If you’re a traveler and an iPhone or iPod Touch isn’t in your pocket, you’re missing out on one of the most powerful tools for road warriors. Much as Add-ons extend the power of Firefox, thousands of available iPhone/iPod Touch applications enable users to customize these devices exactly to their needs. Several of these apps, targeted at travelers, are the sort of tools that once you use them, make it difficult to imagine travel without them.
What follows is a list of the best iPhone/Touch apps I’ve found valuable while on the road; they range from the exceedingly simple (Room) to whimsical (Urban Spoon) to the powerful (Flight Track Pro). In a couple of cases I’ll actually list pairs of apps, one free and one with a fee; both have something of value to offer…
TripIt is a free app that enables you to have all your trip information in one place, regardless of where you made your travel arrangements.
Just forward your trip confirmation email (whether from your agency, Kayak, or any source) to firstname.lastname@example.org, and TripIt automatically creates a “master itinerary” for your trip.
You can check flight status, view your confirmation number or a map of the flight, and pull up the number for (iPod Touch) or call your agent (iPhone) right from the app. Another handy feature is the ability to email your itinerary to friends right from TripIt.
A Pro version ($7.99) is available which adds instant updates, the ability to automatically notify friends (or coworkers) about each of your itineraries, track your awards points, and find alternate flights quickly, should you need to do so. Some of the user reviews I’ve seen have been tepid, so when it came time to look for an upgrade to the free version of TripIt, I opted instead for Flight Track Pro (below).
If you’re simply looking for a neat, automated way to have your itineraries and key data in one place on your iPod Touch, the free version is just fine.
The iPhone version adds some functionality over the Touch version, such as the ability to post your itineraries to Twitter (a private account, I imagine… ?) but I can’t comment on this as I’m using an iPod Touch.
2. Flight Track Pro
Flight Track Pro also relies upon TripIt for itinerary information, but it includes real-time updates that are pushed to your device without any subscription requirement.
Not only do you receive updates automatically, but you can view live flight maps with radar. In addition to being able to email your itineraries, you can Tweet them as well, including updated flight information – in case someone is meeting you at your destination airport.
Flight Track Pro has received a number of glowing recommendations from tradition media, and user reviews are quite positive, although you should note that some users have complained about pop-up ads which promote other products from Mobiata.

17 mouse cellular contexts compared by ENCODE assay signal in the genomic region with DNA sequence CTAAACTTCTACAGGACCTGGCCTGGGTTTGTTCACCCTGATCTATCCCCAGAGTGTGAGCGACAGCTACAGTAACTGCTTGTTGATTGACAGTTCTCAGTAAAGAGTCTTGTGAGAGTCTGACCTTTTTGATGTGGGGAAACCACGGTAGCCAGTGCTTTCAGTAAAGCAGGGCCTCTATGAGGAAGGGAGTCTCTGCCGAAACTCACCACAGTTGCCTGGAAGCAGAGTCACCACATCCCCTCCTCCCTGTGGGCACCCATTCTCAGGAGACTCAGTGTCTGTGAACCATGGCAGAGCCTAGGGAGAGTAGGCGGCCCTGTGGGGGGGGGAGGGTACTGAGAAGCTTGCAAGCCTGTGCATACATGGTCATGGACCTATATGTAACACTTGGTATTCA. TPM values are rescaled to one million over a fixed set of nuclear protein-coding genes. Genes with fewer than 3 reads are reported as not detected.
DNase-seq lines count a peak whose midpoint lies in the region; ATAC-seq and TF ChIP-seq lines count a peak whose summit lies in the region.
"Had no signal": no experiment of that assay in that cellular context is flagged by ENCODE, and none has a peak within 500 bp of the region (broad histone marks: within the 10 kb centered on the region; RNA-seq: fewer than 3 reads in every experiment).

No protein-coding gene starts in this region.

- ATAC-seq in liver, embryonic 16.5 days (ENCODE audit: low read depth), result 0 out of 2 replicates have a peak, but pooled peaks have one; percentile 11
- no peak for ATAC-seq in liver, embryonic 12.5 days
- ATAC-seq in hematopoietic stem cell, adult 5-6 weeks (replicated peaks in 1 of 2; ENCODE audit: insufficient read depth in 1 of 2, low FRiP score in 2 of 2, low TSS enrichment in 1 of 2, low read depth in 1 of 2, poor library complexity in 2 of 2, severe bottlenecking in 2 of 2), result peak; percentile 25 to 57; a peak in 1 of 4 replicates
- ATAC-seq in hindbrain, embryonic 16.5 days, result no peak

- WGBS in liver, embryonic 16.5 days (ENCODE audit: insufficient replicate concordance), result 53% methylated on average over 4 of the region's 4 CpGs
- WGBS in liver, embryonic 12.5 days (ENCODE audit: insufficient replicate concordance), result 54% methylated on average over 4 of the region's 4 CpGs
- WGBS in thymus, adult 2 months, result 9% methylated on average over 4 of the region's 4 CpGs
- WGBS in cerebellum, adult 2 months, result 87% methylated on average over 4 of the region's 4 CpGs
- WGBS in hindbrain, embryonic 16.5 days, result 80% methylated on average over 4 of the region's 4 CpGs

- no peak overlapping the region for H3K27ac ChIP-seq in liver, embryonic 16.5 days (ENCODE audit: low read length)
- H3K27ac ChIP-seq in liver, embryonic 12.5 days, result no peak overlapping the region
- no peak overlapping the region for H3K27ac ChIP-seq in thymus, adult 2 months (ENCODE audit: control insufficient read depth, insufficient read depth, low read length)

3. Next Flight
You know the scenario: you’re sitting there, thinking your flight will be on time with plenty of time for your connection, and then the captain announces you’ve been put in a holding pattern. Which drags on and on. Helplessly, you watch the minutes tick away. When you land, you have to scramble, calling your airline and trying to score a seat on another aircraft or airline.
Next Flight is a great little app that does all the legwork for you. All you need to do is input your departure city and destination; you can do this when your itinerary is imported into Flight Track Pro or TripIt or, of course, on the fly. (ha)
When you’re in need of another flight since you missed your connection, fire up Next Flight, click on Find Flights, and in an instant you’ve got a complete list of flights from your current airport to your destination. You can also filter the results if you prefer to stick with certain airlines.
Provides data for 4,200 airports and 1,100 carriers; results are shown for the current date and the next day only. NOTE: Next Flight only provides information for direct flights.
Have you ever checked into a hotel late at night, gone off the next day for a day’s worth of meetings or other activities, returned to your hotel late that day only to stop and think, “What was my room number??”
If you have a cell phone equipped with a camera, just take a shot of the room number when you first get to your room. If not, there’s Room.
This app couldn’t be much simpler: launch it, enter your room number (there’s also a section for notes, e.g., “North Tower”), and you’re done.
When you scroll to the page where this app is located, your room number is prominently displayed (see upper right in image to the immediate left).
That’s it – simple and easy to access!
5. Urban Spoon
How can you combine a slot machine-like interface and a restaurant finder? Why, Urban Spoon, of course!
Choose or search for the city you’re interested in (with iPhone, let the app find you via GPS) and shake your iPod/Phone (or tap the “Shake” button), and choices come up, by cuisine and cost. If you wish, you can lock on a certain neighborhood, cuisine, or cost range.
If you don’t feel like playing the slots, you can use the “Browse” feature to search for the type of cuisine, the neighborhood, or feature (delivery, free Wi-Fi, gluten free, etc.) you’re interested in.